Guess Who (CBC)
John Einarson knows more than a thing or two about rock and roll, He's a highly acclaimed historian and author who's written books about Ian & Sylvia, Buffalo Springfield and Randy Bachman among others. He's also the expert on the made in Manitoba kind of rock.
Since retiring from his teaching position, John has been involved in a variety of projects and one of them is the Magical Musical History Tour. It's without a doubt one of the most popular events in Winnipeg. So popular in fact, the organizers have to continually add extra tours to keep up with the demand. Book now for the September dates.
SCENE asked John Einarson why Winnipeg was once known as the rock and roll capital of Canada.
What's one of the main reasons Winnipeg's early rock scene was so rich?
Winnipeg's isolation allowed for a strong and vibrant local music scene to grow and flourish. We weren't on the touring circuit, so much of the live music we enjoyed was generated locally. Another key factor was the existence of dozens of community clubs which gave neighbourhood kids a venue to perform live. It was music at a grassroots level and very exciting.
Why are music fans so fascinated to see where musical history took place?
They may know the songs and the recording artists but being able to see the roots of that music and that artist, a house where a song was conceived or a community club, teen club or school where an artist got his/her start connects even the most casual fan to that music or that artist. It personalizes the musical experience. Imagine sitting on the steps of the school where Neil Young sat "dreaming of being a star" (Don't Be Denied, 1973).
Why was Winnipeg known as the rock capital of Canada?
In 1965, the Guess Who's Shakin' All Over became one of the first Beatle-era records by a Canadian rock 'n' roll group to top the charts right across Canada. Up to that point Canadian rock 'n' roll was largely regional and fragmented with few bands cracking the charts nationally. That song is often regarded as ground zero for the eventual growth of a nation-wide homegrown music industry in Canada. As a result of the success of that record, labels came in search of more Winnipeg talent and many local bands signed and released records. Winnipeg's Guess Who were Canada's first rock 'n' roll superstars.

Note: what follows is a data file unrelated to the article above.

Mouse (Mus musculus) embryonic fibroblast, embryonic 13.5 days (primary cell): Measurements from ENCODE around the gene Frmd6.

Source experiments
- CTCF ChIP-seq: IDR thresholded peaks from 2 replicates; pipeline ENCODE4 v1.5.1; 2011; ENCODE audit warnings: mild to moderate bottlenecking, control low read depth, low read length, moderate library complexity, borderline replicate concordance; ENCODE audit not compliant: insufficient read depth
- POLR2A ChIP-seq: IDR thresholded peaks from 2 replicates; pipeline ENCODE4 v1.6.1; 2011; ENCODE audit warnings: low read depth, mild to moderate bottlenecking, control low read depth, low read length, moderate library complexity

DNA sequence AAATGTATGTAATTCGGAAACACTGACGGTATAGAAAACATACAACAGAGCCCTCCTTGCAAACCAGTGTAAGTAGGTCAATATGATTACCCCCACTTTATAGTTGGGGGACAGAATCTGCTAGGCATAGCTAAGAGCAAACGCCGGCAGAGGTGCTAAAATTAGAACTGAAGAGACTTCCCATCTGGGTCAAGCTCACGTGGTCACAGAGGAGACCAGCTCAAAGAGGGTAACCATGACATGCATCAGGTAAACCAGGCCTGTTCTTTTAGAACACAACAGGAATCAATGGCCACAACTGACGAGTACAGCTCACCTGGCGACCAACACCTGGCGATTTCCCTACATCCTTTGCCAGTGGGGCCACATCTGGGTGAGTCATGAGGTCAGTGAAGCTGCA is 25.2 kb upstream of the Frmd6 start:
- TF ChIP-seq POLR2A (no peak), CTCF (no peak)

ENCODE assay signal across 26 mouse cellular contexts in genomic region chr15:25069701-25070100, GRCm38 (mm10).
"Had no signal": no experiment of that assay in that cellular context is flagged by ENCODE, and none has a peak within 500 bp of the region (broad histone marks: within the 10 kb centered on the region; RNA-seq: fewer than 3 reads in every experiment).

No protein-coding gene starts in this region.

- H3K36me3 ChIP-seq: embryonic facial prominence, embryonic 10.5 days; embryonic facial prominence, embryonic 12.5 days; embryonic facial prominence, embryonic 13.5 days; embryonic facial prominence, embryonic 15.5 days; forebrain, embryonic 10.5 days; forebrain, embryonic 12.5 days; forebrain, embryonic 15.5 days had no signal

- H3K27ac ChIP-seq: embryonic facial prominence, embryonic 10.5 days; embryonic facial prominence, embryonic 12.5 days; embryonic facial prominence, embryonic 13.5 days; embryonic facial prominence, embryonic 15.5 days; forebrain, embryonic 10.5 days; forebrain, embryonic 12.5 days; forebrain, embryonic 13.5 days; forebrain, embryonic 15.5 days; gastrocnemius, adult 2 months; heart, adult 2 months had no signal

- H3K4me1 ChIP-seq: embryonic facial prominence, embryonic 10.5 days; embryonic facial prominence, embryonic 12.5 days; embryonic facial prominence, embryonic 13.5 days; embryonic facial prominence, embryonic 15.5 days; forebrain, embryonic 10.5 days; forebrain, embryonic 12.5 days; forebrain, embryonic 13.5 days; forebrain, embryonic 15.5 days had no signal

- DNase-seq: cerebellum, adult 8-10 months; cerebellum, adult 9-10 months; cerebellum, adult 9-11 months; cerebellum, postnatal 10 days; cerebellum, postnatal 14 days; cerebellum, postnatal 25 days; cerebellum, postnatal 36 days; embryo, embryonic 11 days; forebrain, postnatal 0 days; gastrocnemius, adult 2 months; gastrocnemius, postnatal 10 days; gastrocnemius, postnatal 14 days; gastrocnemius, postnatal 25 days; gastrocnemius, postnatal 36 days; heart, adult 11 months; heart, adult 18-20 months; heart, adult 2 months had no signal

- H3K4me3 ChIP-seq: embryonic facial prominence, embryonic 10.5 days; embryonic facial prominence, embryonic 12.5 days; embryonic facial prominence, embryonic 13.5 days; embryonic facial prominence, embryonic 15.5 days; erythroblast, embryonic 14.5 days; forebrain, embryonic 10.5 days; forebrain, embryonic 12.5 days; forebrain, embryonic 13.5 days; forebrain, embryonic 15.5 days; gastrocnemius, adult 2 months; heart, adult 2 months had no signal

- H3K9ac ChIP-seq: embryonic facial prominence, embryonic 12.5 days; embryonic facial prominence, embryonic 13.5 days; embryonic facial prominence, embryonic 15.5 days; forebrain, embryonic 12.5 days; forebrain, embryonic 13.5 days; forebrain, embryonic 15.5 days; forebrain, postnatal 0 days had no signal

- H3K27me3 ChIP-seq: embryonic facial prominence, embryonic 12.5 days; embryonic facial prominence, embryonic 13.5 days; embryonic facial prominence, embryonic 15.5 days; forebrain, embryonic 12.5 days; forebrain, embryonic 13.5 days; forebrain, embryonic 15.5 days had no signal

What's one story you can tell us that thrills the participants in the tour?
Stopping at the former location of CKRC radio (in the old Winnipeg Free Press building on Carlton St.), I tell participants about the time local guitarist Neil Young and his band The Squires recorded their first song with vocals by Neil (they had recorded a non-vocal instrumental the year before). It was April, 1964 and after Neil sang his composition I Wonder he asked CKRC recording engineer Harry Taylor what he thought of the recording. Harry replied, "You're a good guitar player kid, but you'll never make it as a singer." Neil made his triumphant return to Winnipeg for two sold-out concerts at the Centennial Concert Hall in January 1971 and while in town he went back to CKRC to find Taylor whereupon Neil said to him, "I came back to show you that you were wrong."
Who comes on your tours?
While the participants are skewed heavily toward the baby boomer generation, not all are over 50. We've had some teenagers as well as 20 and 30-somethings, too. And a fairly even mix of males and females. Some have come from Saskatchewan, one from Leipzig in Germany, and a family from Fort Worth, Texas (ex-Winnipeggers).
What was the most unusual situation?
At one point, while cruising down Oxford Street in River Heights heading towards Terry Jacks' (Seasons In The Sun) childhood home, one of the participants asked me to stop the bus so he could point out to his grandchildren the house he grew up in, back in the 60s. He never knew that he lived five or six houses down from Terry Jacks. On another drive down Oxford Street, stopping at the former Jacks residence, a participant exclaimed that this was now the house of a very close friend of theirs who, in fact, was a musician. The occupant had no idea he lived in Terry Jacks' house.
What's the difference between the music scene in Winnipeg now as compared to some 40 years ago?
Back then there were more opportunities to play live. There are fewer in Winnipeg now. It was easy to get a group of friends together, learn 20 or 30 songs (after all, they were no more than 3-4 chords) and make your debut at your neighbourhood community club. Those days are long gone. Plus it was a lot more inexpensive back then. Fred Turner once told me that he made his live debut at Orioles Community Club with the whole band all plugged into one little Fender amp. It was so noisy onstage that they had to kick each other in the ankles to change chords. At the end of the night they were each given a chocolate bar and a Coke. Nowadays kids make demo tapes in their basement and post them on the Internet before ever playing before an audience. It's just not the same.